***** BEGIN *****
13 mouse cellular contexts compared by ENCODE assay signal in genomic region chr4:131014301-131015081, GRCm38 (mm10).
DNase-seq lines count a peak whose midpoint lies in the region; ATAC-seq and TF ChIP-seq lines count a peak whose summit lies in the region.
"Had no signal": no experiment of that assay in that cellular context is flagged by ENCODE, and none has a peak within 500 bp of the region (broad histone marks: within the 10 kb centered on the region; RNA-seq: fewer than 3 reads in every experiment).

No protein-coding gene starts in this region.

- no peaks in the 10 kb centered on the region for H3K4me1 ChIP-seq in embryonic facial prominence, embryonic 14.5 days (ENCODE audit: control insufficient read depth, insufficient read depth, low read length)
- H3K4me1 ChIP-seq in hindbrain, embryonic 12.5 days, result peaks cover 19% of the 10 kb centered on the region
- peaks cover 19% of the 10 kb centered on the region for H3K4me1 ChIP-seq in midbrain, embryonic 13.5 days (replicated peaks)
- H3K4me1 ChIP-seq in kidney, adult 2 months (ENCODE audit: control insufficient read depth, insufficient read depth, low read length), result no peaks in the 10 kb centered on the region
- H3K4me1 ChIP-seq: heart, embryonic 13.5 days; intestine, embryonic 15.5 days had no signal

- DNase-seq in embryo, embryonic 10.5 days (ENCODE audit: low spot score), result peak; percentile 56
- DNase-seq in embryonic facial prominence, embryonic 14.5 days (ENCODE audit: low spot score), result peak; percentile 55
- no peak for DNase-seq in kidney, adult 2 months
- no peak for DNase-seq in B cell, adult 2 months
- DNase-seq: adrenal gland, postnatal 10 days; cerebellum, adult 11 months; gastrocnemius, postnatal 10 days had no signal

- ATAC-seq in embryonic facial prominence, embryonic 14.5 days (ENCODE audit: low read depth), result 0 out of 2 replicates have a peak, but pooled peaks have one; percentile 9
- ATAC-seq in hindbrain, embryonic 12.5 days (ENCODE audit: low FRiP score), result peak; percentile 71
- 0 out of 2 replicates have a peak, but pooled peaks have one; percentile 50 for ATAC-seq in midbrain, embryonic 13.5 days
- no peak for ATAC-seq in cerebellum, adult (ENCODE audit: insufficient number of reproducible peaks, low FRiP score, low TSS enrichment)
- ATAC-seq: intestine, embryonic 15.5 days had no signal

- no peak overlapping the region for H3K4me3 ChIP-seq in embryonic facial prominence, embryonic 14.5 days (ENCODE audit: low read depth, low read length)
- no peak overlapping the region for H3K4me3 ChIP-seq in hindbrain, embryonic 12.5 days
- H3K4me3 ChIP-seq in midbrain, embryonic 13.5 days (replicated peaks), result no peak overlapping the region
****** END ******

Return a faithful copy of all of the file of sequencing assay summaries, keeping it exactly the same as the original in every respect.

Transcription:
13 mouse cellular contexts compared by ENCODE assay signal in genomic region chr4:131014301-131015081, GRCm38 (mm10).
DNase-seq lines count a peak whose midpoint lies in the region; ATAC-seq and TF ChIP-seq lines count a peak whose summit lies in the region.
"Had no signal": no experiment of that assay in that cellular context is flagged by ENCODE, and none has a peak within 500 bp of the region (broad histone marks: within the 10 kb centered on the region; RNA-seq: fewer than 3 reads in every experiment).

No protein-coding gene starts in this region.

- no peaks in the 10 kb centered on the region for H3K4me1 ChIP-seq in embryonic facial prominence, embryonic 14.5 days (ENCODE audit: control insufficient read depth, insufficient read depth, low read length)
- H3K4me1 ChIP-seq in hindbrain, embryonic 12.5 days, result peaks cover 19% of the 10 kb centered on the region
- peaks cover 19% of the 10 kb centered on the region for H3K4me1 ChIP-seq in midbrain, embryonic 13.5 days (replicated peaks)
- H3K4me1 ChIP-seq in kidney, adult 2 months (ENCODE audit: control insufficient read depth, insufficient read depth, low read length), result no peaks in the 10 kb centered on the region
- H3K4me1 ChIP-seq: heart, embryonic 13.5 days; intestine, embryonic 15.5 days had no signal

- DNase-seq in embryo, embryonic 10.5 days (ENCODE audit: low spot score), result peak; percentile 56
- DNase-seq in embryonic facial prominence, embryonic 14.5 days (ENCODE audit: low spot score), result peak; percentile 55
- no peak for DNase-seq in kidney, adult 2 months
- no peak for DNase-seq in B cell, adult 2 months
- DNase-seq: adrenal gland, postnatal 10 days; cerebellum, adult 11 months; gastrocnemius, postnatal 10 days had no signal

- ATAC-seq in embryonic facial prominence, embryonic 14.5 days (ENCODE audit: low read depth), result 0 out of 2 replicates have a peak, but pooled peaks have one; percentile 9
- ATAC-seq in hindbrain, embryonic 12.5 days (ENCODE audit: low FRiP score), result peak; percentile 71
- 0 out of 2 replicates have a peak, but pooled peaks have one; percentile 50 for ATAC-seq in midbrain, embryonic 13.5 days
- no peak for ATAC-seq in cerebellum, adult (ENCODE audit: insufficient number of reproducible peaks, low FRiP score, low TSS enrichment)
- ATAC-seq: intestine, embryonic 15.5 days had no signal

- no peak overlapping the region for H3K4me3 ChIP-seq in embryonic facial prominence, embryonic 14.5 days (ENCODE audit: low read depth, low read length)
- no peak overlapping the region for H3K4me3 ChIP-seq in hindbrain, embryonic 12.5 days
- H3K4me3 ChIP-seq in midbrain, embryonic 13.5 days (replicated peaks), result no peak overlapping the region